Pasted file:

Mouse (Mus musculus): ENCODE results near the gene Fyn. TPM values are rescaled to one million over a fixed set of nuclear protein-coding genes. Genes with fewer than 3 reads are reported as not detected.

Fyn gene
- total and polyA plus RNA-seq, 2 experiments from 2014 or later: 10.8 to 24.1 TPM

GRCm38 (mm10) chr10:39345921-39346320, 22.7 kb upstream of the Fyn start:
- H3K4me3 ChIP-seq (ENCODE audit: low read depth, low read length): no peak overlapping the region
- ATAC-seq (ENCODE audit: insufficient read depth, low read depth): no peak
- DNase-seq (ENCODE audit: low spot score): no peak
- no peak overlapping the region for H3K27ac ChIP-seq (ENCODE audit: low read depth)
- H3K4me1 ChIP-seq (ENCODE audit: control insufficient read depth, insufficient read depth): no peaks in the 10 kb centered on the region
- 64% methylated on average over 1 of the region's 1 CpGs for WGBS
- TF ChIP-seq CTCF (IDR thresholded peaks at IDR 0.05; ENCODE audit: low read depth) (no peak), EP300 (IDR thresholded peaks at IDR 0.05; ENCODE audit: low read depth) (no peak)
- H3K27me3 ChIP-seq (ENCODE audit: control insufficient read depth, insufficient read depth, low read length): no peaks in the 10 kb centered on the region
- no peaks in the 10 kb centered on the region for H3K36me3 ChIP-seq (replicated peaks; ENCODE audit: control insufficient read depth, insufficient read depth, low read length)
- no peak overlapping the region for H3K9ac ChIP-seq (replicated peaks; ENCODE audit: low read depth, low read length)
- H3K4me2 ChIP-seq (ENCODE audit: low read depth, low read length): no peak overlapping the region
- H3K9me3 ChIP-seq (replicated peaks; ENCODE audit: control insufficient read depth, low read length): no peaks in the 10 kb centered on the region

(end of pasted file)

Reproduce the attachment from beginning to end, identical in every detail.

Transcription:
Mouse (Mus musculus): ENCODE results near the gene Fyn. TPM values are rescaled to one million over a fixed set of nuclear protein-coding genes. Genes with fewer than 3 reads are reported as not detected.

Fyn gene
- total and polyA plus RNA-seq, 2 experiments from 2014 or later: 10.8 to 24.1 TPM

GRCm38 (mm10) chr10:39345921-39346320, 22.7 kb upstream of the Fyn start:
- H3K4me3 ChIP-seq (ENCODE audit: low read depth, low read length): no peak overlapping the region
- ATAC-seq (ENCODE audit: insufficient read depth, low read depth): no peak
- DNase-seq (ENCODE audit: low spot score): no peak
- no peak overlapping the region for H3K27ac ChIP-seq (ENCODE audit: low read depth)
- H3K4me1 ChIP-seq (ENCODE audit: control insufficient read depth, insufficient read depth): no peaks in the 10 kb centered on the region
- 64% methylated on average over 1 of the region's 1 CpGs for WGBS
- TF ChIP-seq CTCF (IDR thresholded peaks at IDR 0.05; ENCODE audit: low read depth) (no peak), EP300 (IDR thresholded peaks at IDR 0.05; ENCODE audit: low read depth) (no peak)
- H3K27me3 ChIP-seq (ENCODE audit: control insufficient read depth, insufficient read depth, low read length): no peaks in the 10 kb centered on the region
- no peaks in the 10 kb centered on the region for H3K36me3 ChIP-seq (replicated peaks; ENCODE audit: control insufficient read depth, insufficient read depth, low read length)
- no peak overlapping the region for H3K9ac ChIP-seq (replicated peaks; ENCODE audit: low read depth, low read length)
- H3K4me2 ChIP-seq (ENCODE audit: low read depth, low read length): no peak overlapping the region
- H3K9me3 ChIP-seq (replicated peaks; ENCODE audit: control insufficient read depth, low read length): no peaks in the 10 kb centered on the region